South River’s proposed outsource agreement causes borough uproar


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SOUTH RIVER — Met with questions and opposition to South River’s latest proposed Shared Services Agreement (SSA), borough officials faced hostility from the South River Volunteer Fire Department and its residents due to the proposal’s aim to begin outsourcing the town’s Fire Prevention Department’s services to Middlesex County.

During the Borough’s Council meeting on Feb. 13, South River Fire Chief Scott Wolf, along with several fire officials and residents, voiced their disapproval toward the council’s proposed agreement, emphasizing that if the employees of the Fire Prevention Bureau lose their jobs, it will provide the borough with no real savings and the county would charge higher fees for their services.

The agreement was first presented by Council President Shawn Haussermann on Jan. 23 during a council meeting, but the agreement is still currently being discussed, according to Borough Administrator Frederick Carr.

“We have been looking for an [agreement] such as this since 2013, but due to the previous administration we were unable to do [so],” Haussermann said.

During the meeting, Wolf expressed several reasons why he disapproved of the proposed agreement and presented a petition signed by the members of the fire department.

“As I stated at the Feb. 13 meeting, Council President Shawn Haussermann stated during the Jan. 23 meeting as part of his council comments that he was not looking to fire or get rid of someone to save money. As part of this new [agreement], they will be laying off four employees, relocating one employee and dissolving an entire self-sustaining department known as Fire Prevention,” Wolf said.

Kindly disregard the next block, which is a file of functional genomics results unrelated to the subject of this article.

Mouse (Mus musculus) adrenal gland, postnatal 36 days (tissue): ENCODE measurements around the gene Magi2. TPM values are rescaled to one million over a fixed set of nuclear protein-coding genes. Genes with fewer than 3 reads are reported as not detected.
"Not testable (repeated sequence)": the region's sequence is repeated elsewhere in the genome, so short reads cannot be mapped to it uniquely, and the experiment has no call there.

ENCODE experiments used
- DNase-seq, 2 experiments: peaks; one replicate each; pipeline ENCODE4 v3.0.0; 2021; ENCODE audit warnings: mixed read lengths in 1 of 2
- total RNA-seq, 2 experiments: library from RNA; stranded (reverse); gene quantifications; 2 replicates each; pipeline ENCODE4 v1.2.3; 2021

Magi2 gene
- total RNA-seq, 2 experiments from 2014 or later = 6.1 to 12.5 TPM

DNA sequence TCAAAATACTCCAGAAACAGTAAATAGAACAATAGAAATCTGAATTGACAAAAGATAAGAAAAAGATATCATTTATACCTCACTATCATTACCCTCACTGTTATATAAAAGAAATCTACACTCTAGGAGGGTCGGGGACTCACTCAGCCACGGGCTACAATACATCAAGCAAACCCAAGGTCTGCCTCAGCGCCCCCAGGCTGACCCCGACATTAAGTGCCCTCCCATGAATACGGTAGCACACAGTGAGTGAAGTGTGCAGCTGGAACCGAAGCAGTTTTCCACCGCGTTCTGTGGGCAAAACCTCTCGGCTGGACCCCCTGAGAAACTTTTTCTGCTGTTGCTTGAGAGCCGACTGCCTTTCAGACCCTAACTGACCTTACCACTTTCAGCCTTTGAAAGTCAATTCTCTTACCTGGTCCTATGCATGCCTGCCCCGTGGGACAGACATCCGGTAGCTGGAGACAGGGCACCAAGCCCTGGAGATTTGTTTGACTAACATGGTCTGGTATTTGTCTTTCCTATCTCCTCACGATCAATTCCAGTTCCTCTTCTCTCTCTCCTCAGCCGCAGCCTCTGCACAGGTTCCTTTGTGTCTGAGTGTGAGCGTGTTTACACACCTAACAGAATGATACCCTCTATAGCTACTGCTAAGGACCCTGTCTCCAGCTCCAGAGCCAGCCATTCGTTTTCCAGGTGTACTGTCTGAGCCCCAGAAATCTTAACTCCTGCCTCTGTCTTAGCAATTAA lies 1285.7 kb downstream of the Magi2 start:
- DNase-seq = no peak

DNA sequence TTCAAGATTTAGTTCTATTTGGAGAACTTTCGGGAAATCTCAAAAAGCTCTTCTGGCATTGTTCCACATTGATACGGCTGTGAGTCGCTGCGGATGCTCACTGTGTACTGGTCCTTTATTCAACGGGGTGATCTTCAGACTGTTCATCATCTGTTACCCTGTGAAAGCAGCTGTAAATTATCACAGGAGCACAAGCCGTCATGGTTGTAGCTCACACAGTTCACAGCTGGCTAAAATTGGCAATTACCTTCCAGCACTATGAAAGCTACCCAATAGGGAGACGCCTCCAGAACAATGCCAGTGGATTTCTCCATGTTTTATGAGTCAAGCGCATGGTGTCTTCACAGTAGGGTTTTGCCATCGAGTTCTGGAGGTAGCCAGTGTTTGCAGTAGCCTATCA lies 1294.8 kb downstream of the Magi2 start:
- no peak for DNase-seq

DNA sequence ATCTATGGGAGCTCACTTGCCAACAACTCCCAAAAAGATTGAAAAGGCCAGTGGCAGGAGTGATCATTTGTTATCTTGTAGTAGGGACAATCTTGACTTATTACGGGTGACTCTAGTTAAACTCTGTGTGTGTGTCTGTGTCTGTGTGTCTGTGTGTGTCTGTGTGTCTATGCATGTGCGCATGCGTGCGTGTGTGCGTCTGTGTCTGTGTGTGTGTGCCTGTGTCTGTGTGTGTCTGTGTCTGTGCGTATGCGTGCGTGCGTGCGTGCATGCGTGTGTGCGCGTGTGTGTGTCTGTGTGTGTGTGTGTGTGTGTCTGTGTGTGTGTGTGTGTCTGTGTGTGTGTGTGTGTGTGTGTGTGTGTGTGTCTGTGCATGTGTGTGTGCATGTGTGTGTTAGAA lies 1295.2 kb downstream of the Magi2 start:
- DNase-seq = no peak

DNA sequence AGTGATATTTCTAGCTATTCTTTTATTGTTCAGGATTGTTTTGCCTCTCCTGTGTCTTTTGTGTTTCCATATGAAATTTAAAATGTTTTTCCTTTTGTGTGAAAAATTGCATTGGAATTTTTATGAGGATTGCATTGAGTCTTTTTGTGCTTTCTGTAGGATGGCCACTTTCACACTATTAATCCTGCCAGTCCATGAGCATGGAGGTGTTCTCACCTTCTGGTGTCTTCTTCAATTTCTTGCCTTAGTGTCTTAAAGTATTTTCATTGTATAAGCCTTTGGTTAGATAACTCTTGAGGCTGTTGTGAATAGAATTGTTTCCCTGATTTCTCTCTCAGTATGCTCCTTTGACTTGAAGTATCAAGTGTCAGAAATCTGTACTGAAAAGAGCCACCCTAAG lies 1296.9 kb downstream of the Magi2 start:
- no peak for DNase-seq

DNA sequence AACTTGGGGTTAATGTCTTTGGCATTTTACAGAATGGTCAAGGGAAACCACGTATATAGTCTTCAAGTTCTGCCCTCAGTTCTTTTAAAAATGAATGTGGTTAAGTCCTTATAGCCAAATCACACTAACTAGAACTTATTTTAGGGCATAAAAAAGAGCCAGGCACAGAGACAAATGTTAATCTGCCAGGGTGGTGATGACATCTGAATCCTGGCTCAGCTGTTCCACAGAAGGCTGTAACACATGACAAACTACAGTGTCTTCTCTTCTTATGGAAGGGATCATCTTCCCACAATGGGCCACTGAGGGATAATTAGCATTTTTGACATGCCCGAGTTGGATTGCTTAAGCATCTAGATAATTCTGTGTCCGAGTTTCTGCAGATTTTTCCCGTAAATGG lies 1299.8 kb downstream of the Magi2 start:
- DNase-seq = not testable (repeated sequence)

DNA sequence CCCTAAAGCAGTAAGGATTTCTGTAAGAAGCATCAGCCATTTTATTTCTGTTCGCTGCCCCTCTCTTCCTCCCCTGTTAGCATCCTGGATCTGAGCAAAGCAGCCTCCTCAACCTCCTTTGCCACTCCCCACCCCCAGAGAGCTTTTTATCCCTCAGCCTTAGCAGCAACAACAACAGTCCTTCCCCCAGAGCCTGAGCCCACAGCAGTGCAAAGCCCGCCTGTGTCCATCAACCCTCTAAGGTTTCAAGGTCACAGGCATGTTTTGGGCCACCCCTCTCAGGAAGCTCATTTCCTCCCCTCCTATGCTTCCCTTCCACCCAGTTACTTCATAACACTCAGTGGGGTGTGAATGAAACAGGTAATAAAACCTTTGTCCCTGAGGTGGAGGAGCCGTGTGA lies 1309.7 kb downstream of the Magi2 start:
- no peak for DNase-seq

If the agreement is approved it will be implemented on April 1, according to Carr.

The Middlesex County Fire Marshal’s Office would provide the following services for the Borough of South River at no cost: non-life hazard use inspections, life hazard inspections, fire permits, fire investigations of all fires to determine cause and origin, fire prevention education for South River’s public schools and perform state-mandated smoke detector and carbon monoxide alarm inspection when a residential property is being sold and/or rented, according to the agreement.

Currently, the borough’s Fire Prevention Department already provides these services for the town.

Beside possibly replacing the entire Fire Prevention Department with officials from the Middlesex Fire Marshal’s Office, another issue fire officials and residents had in regards to the council’s proposed agreement was that outsourcing the department would not save taxpayers money.

The Fire Prevention Department is paid by the borough and is considered a self-sustaining department; however, outsourcing the department would provide no cost savings to the borough, according to Carr.

“Last year the department made about $97,000 from inspection fees, permit fees and fines which go into a general fund. About $59,000 goes towards paying their salaries,” Carr said.